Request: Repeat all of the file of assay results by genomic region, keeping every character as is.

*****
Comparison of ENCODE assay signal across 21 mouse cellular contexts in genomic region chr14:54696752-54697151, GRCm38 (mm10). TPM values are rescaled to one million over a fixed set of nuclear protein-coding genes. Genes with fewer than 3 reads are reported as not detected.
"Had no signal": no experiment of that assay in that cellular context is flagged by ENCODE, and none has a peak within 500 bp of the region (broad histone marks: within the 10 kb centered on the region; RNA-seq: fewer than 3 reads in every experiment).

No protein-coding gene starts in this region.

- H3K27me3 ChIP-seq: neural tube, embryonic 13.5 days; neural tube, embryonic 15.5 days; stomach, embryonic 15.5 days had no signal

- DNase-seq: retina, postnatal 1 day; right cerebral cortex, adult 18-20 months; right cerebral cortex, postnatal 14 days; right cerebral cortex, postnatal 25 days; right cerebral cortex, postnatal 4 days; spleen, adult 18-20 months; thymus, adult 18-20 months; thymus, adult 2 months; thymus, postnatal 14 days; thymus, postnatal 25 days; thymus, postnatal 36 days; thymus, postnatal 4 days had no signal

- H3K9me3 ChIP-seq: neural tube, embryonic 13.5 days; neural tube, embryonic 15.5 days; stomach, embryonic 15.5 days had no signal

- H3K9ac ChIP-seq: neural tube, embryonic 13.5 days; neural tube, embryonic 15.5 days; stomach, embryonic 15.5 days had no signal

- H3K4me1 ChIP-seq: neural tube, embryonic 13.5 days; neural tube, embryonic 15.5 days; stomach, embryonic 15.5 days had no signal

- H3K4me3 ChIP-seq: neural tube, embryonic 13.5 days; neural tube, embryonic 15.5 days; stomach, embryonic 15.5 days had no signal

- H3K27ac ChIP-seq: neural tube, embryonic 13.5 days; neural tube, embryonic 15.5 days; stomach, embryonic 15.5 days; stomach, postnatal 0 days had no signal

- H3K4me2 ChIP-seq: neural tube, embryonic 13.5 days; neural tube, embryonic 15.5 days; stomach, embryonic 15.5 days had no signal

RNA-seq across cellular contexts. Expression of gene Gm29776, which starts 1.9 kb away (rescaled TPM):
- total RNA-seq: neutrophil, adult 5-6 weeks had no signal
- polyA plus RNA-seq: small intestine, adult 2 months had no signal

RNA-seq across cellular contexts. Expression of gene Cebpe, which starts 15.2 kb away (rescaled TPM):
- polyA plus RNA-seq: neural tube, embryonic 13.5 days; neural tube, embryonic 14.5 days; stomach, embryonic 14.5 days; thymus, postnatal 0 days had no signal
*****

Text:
Comparison of ENCODE assay signal across 21 mouse cellular contexts in genomic region chr14:54696752-54697151, GRCm38 (mm10). TPM values are rescaled to one million over a fixed set of nuclear protein-coding genes. Genes with fewer than 3 reads are reported as not detected.
"Had no signal": no experiment of that assay in that cellular context is flagged by ENCODE, and none has a peak within 500 bp of the region (broad histone marks: within the 10 kb centered on the region; RNA-seq: fewer than 3 reads in every experiment).

No protein-coding gene starts in this region.

- H3K27me3 ChIP-seq: neural tube, embryonic 13.5 days; neural tube, embryonic 15.5 days; stomach, embryonic 15.5 days had no signal

- DNase-seq: retina, postnatal 1 day; right cerebral cortex, adult 18-20 months; right cerebral cortex, postnatal 14 days; right cerebral cortex, postnatal 25 days; right cerebral cortex, postnatal 4 days; spleen, adult 18-20 months; thymus, adult 18-20 months; thymus, adult 2 months; thymus, postnatal 14 days; thymus, postnatal 25 days; thymus, postnatal 36 days; thymus, postnatal 4 days had no signal

- H3K9me3 ChIP-seq: neural tube, embryonic 13.5 days; neural tube, embryonic 15.5 days; stomach, embryonic 15.5 days had no signal

- H3K9ac ChIP-seq: neural tube, embryonic 13.5 days; neural tube, embryonic 15.5 days; stomach, embryonic 15.5 days had no signal

- H3K4me1 ChIP-seq: neural tube, embryonic 13.5 days; neural tube, embryonic 15.5 days; stomach, embryonic 15.5 days had no signal

- H3K4me3 ChIP-seq: neural tube, embryonic 13.5 days; neural tube, embryonic 15.5 days; stomach, embryonic 15.5 days had no signal

- H3K27ac ChIP-seq: neural tube, embryonic 13.5 days; neural tube, embryonic 15.5 days; stomach, embryonic 15.5 days; stomach, postnatal 0 days had no signal

- H3K4me2 ChIP-seq: neural tube, embryonic 13.5 days; neural tube, embryonic 15.5 days; stomach, embryonic 15.5 days had no signal

RNA-seq across cellular contexts. Expression of gene Gm29776, which starts 1.9 kb away (rescaled TPM):
- total RNA-seq: neutrophil, adult 5-6 weeks had no signal
- polyA plus RNA-seq: small intestine, adult 2 months had no signal

RNA-seq across cellular contexts. Expression of gene Cebpe, which starts 15.2 kb away (rescaled TPM):
- polyA plus RNA-seq: neural tube, embryonic 13.5 days; neural tube, embryonic 14.5 days; stomach, embryonic 14.5 days; thymus, postnatal 0 days had no signal